Following my recent article titled “Genetic testing – ‘recreational genomics’ or the future of diagnostics”, I queried why doctors were finding it challenging to provide their patients with adequate information on genetic testing and I questioned whether there should be increased availability of training courses to help support doctors.
On cue, a report published in JAMA concludes just that … although doctors know quite a bit about genomic medicine, it is still not being integrated into their clinical practice. The report also argues that genomic medicine should be a part of the risk assessment and treatment of common chronic diseases such as cardiovascular disease, diabetes mellitus, and cancer.
In this systematic review, Dr Maren T. Scheuner, M.D., M.P.H. (RAND Corporation, Santa Monica, Calif.) and colleagues examined research articles and other systematic reviews from the medical literature that were published from January 2000 to February 2008 and that focused on common, chronic, adult-onset conditions. The search resulted in 68 articles that assessed four specific areas:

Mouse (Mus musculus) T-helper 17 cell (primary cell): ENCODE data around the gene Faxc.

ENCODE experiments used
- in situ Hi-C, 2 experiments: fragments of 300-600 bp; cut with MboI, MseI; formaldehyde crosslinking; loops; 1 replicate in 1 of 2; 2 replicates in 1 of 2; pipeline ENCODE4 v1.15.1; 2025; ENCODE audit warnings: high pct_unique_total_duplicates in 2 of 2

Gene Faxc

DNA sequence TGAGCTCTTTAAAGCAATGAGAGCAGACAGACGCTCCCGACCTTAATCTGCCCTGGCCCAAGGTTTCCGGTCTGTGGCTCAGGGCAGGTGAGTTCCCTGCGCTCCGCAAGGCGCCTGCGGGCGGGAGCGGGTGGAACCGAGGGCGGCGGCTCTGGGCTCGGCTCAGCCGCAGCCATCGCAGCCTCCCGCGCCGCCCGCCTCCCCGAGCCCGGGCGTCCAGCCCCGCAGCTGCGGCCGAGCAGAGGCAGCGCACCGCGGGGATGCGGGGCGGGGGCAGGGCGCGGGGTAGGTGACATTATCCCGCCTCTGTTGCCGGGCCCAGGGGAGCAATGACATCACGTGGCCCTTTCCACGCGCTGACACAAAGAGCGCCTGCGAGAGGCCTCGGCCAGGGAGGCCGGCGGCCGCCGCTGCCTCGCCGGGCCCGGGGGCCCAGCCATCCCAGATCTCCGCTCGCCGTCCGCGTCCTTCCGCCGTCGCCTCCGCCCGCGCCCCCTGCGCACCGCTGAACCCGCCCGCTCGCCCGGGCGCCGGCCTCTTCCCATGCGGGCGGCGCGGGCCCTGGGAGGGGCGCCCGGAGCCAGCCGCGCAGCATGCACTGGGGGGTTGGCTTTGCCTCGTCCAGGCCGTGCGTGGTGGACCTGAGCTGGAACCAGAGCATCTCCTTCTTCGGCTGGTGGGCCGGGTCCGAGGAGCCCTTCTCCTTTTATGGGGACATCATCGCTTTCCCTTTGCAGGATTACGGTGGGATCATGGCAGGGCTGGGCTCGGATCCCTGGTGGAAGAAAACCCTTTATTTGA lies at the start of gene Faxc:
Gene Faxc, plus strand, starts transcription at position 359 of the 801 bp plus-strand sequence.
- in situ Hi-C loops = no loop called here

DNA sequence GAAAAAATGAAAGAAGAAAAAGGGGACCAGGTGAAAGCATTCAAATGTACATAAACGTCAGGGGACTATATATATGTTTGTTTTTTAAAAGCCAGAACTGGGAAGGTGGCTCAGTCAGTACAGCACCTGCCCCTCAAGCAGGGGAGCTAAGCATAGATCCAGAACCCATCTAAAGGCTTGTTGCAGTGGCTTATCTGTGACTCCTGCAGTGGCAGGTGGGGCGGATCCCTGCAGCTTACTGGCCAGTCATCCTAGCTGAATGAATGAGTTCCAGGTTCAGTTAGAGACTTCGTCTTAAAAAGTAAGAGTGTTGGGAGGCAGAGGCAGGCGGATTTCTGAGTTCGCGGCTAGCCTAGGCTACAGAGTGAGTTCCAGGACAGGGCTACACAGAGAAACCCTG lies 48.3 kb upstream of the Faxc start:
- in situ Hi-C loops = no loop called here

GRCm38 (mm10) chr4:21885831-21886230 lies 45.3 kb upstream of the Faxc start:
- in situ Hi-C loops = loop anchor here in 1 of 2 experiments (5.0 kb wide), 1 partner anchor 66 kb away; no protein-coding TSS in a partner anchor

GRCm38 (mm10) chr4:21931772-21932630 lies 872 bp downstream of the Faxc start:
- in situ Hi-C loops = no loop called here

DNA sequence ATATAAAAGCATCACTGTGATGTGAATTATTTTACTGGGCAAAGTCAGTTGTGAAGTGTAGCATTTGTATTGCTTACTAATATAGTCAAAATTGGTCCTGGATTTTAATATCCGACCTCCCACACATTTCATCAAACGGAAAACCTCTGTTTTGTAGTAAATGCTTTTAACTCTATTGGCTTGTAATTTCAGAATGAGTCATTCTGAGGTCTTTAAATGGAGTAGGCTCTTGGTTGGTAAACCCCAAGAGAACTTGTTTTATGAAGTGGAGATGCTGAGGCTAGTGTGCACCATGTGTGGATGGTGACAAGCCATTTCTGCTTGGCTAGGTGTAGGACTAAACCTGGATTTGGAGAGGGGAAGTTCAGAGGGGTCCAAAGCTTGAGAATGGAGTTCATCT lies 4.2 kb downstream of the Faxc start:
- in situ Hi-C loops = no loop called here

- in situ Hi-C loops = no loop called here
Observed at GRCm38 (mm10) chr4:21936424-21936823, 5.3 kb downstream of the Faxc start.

- Genomic medicine outcomes
- Information needs of consumers
- Genomic medicine delivery
- Challenges and barriers to integrating genomic medicine
Dr Scheuner writes “The greatest public health benefit of advances in understanding the human genome will likely occur as genomic medicine expands from its focus from rare genetic disorders to inclusion of more common chronic diseases, such as coronary heart disease, stroke, diabetes mellitus, and cancer. With genomics discoveries relating to common chronic diseases, numerous genetic tests may emerge that hold promise for significant changes in the delivery of health care, particularly in preventive medicine and in tailoring drug treatment.”
Along with the noted unpreparedness of the primary care workforce, there are several other barriers to integrating genomic medicine with the traditional methods for treating and preventing common chronic diseases. “The most prominent of these include health professionals’ lack of basic knowledge about genetics and their lack of confidence in interpreting familial patterns of disease, which limits their ability to appropriately counsel their patients, order and accurately interpret genetic tests, and refer their patients for genetics consultation.” say the authors.
The report concludes by advising it will be a lost opportunity if the health services fail to keep pace with the rapid basic science advances and clinical discoveries.
For further information on the report, click on:
Elaine Warburton www.geneticsandhealth.com